To help our clients navigate the coronavirus (COVID-19) crisis, Keane & Beane is providing numerous Legal Alerts on a variety of issues. The information contained in this Legal Alert is applicable as of today, March 18, 2020. Many situations are so fact specific and nuanced that this Legal Alert only addresses some of the more pressing ongoing issues. The discussion below is therefore general and does not address all considerations and specific analyses that may need to be undertaken prior to taking action.
On March 18, 2020, Governor Andrew Cuomo announced that he will be issuing an Executive Order mandating all non-essential businesses in New York State to implement work-from-home policies, with workforces reduced by at least 50%, which is expected to go into effect by Friday, March 20th. The Order is a further effort to contain the expansion of the COVID-19 outbreak. “Essential businesses” will be exempt from the Order. A full list of essential businesses is presently under review and will be included in the written Order. During his press conference, Governor Cuomo specifically mentioned food sales and deliveries, pharmacies, healthcare, shipping and supplies as “essential businesses”. However, this list will likely be expanded upon in the written Order.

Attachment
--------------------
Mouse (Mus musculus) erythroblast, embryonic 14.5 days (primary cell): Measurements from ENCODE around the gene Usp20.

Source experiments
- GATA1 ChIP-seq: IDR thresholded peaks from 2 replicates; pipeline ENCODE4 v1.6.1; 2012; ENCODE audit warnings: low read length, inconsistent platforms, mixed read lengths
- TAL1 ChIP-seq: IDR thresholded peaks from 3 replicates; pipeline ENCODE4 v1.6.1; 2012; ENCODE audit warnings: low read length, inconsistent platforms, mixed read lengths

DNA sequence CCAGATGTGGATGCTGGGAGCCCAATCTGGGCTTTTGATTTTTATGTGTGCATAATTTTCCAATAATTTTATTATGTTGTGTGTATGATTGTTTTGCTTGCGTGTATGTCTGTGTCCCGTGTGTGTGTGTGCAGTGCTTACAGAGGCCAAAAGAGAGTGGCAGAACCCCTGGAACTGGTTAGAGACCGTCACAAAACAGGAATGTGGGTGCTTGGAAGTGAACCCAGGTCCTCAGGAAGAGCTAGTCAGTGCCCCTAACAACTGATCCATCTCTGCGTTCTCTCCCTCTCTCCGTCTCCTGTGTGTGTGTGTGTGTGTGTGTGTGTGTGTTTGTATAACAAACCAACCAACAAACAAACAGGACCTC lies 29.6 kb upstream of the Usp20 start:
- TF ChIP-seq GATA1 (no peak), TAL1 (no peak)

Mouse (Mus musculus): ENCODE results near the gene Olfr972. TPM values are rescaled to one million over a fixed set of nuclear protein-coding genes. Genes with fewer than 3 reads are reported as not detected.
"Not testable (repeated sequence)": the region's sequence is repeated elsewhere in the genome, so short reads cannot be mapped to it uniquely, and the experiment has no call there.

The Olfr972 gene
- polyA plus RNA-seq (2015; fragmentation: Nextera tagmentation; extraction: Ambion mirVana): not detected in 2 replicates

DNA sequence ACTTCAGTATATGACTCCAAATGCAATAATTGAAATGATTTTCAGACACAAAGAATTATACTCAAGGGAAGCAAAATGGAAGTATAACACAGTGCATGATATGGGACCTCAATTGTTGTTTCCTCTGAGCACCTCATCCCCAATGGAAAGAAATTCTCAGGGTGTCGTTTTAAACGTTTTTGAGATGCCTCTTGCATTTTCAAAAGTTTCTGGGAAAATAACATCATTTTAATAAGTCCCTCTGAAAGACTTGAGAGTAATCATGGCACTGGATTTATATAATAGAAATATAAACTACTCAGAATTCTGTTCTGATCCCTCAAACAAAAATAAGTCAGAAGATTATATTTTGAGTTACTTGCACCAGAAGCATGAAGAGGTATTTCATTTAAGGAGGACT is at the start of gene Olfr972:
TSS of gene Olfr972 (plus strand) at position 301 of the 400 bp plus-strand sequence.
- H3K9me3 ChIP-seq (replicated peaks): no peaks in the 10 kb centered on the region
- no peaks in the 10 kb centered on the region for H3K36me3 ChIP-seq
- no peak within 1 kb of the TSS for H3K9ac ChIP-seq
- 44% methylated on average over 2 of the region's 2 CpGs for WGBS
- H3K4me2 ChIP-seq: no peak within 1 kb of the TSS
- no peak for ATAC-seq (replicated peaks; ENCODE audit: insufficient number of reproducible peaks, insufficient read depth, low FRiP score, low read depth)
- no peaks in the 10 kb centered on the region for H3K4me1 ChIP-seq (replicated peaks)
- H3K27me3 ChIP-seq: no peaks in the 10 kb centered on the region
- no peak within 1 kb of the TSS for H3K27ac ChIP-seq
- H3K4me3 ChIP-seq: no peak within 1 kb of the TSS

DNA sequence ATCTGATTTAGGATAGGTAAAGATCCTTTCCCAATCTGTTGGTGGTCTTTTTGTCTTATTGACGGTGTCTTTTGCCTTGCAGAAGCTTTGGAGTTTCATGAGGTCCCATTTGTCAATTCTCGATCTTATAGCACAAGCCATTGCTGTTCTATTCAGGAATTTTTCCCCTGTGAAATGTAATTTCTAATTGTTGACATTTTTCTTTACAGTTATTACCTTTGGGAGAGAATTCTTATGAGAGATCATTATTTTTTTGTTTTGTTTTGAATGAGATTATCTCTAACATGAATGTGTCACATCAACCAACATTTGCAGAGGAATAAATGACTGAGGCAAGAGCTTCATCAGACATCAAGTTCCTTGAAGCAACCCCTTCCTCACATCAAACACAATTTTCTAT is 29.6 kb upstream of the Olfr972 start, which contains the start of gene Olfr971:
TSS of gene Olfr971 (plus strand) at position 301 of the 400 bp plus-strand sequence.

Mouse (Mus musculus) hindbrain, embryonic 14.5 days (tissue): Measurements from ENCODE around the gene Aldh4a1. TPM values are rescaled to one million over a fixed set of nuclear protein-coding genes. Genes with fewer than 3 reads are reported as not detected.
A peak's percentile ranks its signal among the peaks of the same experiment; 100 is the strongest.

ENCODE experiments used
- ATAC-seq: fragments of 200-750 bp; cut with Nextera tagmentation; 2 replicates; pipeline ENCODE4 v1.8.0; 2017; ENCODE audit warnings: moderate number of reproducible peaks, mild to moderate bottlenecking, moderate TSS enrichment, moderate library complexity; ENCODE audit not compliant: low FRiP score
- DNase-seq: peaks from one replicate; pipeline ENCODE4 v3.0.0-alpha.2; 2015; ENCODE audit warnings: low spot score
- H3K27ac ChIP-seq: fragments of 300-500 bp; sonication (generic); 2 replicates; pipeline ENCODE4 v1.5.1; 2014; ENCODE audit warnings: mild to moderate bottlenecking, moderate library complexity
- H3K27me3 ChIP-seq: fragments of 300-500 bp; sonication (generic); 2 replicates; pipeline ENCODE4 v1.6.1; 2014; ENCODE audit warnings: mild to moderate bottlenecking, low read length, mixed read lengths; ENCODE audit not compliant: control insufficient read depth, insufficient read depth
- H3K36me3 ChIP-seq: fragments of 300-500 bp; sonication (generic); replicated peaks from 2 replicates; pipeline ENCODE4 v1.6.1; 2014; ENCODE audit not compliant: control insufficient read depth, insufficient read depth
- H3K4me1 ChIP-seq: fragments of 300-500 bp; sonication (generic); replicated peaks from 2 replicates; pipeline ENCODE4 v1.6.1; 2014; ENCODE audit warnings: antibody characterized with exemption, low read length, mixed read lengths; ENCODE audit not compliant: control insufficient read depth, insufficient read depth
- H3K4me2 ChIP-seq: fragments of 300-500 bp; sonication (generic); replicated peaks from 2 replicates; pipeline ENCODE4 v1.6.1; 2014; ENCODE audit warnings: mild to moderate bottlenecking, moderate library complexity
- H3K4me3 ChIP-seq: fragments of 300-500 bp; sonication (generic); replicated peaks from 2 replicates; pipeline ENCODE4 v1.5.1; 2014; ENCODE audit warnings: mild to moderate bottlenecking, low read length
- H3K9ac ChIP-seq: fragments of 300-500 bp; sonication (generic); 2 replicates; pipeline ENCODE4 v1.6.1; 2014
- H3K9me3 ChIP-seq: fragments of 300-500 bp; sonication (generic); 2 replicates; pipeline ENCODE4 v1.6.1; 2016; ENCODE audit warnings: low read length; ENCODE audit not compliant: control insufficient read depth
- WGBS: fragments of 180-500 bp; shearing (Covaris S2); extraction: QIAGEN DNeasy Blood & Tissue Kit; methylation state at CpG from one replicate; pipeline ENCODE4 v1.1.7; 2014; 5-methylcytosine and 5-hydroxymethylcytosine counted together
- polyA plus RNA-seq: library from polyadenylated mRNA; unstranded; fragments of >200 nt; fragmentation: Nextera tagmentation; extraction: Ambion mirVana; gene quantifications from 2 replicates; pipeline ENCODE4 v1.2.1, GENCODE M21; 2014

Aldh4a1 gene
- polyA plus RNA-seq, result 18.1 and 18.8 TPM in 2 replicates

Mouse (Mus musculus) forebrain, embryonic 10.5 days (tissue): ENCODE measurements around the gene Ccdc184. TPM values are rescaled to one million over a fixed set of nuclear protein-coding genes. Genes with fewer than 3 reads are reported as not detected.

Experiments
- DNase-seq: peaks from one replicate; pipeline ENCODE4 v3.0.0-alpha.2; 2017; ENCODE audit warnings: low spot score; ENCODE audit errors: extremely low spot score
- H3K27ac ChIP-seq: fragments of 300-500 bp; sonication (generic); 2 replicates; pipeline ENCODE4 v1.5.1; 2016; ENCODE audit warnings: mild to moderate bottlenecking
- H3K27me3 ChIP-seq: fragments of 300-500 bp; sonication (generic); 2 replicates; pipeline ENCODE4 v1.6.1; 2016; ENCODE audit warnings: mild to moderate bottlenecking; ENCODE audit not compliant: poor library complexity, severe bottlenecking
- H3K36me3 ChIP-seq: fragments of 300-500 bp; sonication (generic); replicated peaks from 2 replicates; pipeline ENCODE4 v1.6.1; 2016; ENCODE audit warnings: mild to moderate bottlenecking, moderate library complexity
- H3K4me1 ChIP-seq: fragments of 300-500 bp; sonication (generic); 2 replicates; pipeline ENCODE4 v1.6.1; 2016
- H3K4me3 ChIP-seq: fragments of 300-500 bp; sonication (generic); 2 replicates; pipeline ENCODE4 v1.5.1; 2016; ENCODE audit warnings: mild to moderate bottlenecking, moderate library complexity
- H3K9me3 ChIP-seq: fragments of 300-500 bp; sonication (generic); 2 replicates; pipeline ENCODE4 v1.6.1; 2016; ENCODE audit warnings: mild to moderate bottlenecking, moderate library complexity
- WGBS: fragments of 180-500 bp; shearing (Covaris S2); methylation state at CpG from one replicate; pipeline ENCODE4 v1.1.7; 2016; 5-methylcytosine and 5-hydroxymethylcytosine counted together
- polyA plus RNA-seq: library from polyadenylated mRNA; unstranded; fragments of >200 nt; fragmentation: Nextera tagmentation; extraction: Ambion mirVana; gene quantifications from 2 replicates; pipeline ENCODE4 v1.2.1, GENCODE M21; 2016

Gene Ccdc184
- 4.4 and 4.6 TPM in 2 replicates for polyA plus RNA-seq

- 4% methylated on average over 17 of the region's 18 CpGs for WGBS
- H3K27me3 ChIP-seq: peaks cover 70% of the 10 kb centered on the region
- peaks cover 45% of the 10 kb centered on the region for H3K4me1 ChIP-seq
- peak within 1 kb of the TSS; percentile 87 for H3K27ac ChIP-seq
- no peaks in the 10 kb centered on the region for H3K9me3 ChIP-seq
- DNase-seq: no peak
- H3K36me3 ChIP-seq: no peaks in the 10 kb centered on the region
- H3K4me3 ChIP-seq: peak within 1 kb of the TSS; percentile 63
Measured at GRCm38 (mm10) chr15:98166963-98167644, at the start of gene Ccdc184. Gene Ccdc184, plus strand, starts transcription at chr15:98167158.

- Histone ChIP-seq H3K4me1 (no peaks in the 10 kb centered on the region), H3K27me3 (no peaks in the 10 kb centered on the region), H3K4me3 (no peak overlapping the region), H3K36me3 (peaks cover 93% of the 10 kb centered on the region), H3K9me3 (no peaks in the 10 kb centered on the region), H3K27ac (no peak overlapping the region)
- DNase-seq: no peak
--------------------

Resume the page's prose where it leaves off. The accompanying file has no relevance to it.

We will update this Legal Alert after the new Executive Order is published.
Prior Keane & Beane Covid-19 Legal Alerts
Keane & Beane, P.C. has prepared several Legal Alerts concerning the State’s response to COVID-19 and the impacts on local governments. Our Legal Alerts are available at the links below:
- Executive Order 202.4 – COVID-19: Reduction in Workforce By Municipalities
- Open Meetings Law in Light of COVID-19
- COVID-19 Issues for Municipalities
- Updates From Governor’s March 16, 2020 Press Conference
Consult Counsel Regarding Specific Questions
Given the fluidity of this rapidly developing situation, we encourage you to reach out to a member of the Keane & Beane Public Sector Practice Group with questions regarding specific situations. We note that there are legislative developments in Congress and New York which impact each of these questions, and which we are closely monitoring. Because of the frequent developments, you should consult counsel regarding specific questions. For questions on employment and labor issues contact William Kang or Lance H. Klein and on general municipal issues contact Nicholas M. Ward-Willis or any other attorney in our Public Law Sector Practice Group.